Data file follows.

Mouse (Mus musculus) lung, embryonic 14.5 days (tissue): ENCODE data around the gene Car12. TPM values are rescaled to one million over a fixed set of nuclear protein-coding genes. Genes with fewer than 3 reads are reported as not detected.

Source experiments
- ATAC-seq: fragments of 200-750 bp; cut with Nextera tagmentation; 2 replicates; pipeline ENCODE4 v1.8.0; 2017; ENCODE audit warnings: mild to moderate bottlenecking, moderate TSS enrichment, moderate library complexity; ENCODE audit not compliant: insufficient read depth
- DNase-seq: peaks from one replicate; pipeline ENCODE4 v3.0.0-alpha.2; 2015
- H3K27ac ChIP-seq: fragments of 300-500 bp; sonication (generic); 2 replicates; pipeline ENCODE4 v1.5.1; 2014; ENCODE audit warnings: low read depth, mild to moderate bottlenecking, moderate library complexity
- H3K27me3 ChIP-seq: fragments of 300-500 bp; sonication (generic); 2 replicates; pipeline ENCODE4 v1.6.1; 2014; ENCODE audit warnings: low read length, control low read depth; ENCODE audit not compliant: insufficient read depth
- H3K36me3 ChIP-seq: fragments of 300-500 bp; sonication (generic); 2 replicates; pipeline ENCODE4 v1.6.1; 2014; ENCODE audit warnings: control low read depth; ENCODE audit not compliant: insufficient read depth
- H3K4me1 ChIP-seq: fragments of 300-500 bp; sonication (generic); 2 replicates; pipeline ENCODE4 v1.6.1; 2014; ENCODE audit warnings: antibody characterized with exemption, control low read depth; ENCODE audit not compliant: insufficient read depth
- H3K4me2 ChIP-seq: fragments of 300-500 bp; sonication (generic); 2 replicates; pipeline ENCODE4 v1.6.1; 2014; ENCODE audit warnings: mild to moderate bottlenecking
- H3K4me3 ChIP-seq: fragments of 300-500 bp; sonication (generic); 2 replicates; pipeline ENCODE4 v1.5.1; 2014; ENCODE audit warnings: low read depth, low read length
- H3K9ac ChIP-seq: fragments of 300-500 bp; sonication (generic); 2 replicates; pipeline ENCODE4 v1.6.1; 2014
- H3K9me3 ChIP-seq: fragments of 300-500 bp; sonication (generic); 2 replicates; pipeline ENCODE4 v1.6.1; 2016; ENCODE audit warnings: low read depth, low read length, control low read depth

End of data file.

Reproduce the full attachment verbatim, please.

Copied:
Mouse (Mus musculus) lung, embryonic 14.5 days (tissue): ENCODE data around the gene Car12. TPM values are rescaled to one million over a fixed set of nuclear protein-coding genes. Genes with fewer than 3 reads are reported as not detected.

Source experiments
- ATAC-seq: fragments of 200-750 bp; cut with Nextera tagmentation; 2 replicates; pipeline ENCODE4 v1.8.0; 2017; ENCODE audit warnings: mild to moderate bottlenecking, moderate TSS enrichment, moderate library complexity; ENCODE audit not compliant: insufficient read depth
- DNase-seq: peaks from one replicate; pipeline ENCODE4 v3.0.0-alpha.2; 2015
- H3K27ac ChIP-seq: fragments of 300-500 bp; sonication (generic); 2 replicates; pipeline ENCODE4 v1.5.1; 2014; ENCODE audit warnings: low read depth, mild to moderate bottlenecking, moderate library complexity
- H3K27me3 ChIP-seq: fragments of 300-500 bp; sonication (generic); 2 replicates; pipeline ENCODE4 v1.6.1; 2014; ENCODE audit warnings: low read length, control low read depth; ENCODE audit not compliant: insufficient read depth
- H3K36me3 ChIP-seq: fragments of 300-500 bp; sonication (generic); 2 replicates; pipeline ENCODE4 v1.6.1; 2014; ENCODE audit warnings: control low read depth; ENCODE audit not compliant: insufficient read depth
- H3K4me1 ChIP-seq: fragments of 300-500 bp; sonication (generic); 2 replicates; pipeline ENCODE4 v1.6.1; 2014; ENCODE audit warnings: antibody characterized with exemption, control low read depth; ENCODE audit not compliant: insufficient read depth
- H3K4me2 ChIP-seq: fragments of 300-500 bp; sonication (generic); 2 replicates; pipeline ENCODE4 v1.6.1; 2014; ENCODE audit warnings: mild to moderate bottlenecking
- H3K4me3 ChIP-seq: fragments of 300-500 bp; sonication (generic); 2 replicates; pipeline ENCODE4 v1.5.1; 2014; ENCODE audit warnings: low read depth, low read length
- H3K9ac ChIP-seq: fragments of 300-500 bp; sonication (generic); 2 replicates; pipeline ENCODE4 v1.6.1; 2014
- H3K9me3 ChIP-seq: fragments of 300-500 bp; sonication (generic); 2 replicates; pipeline ENCODE4 v1.6.1; 2016; ENCODE audit warnings: low read depth, low read length, control low read depth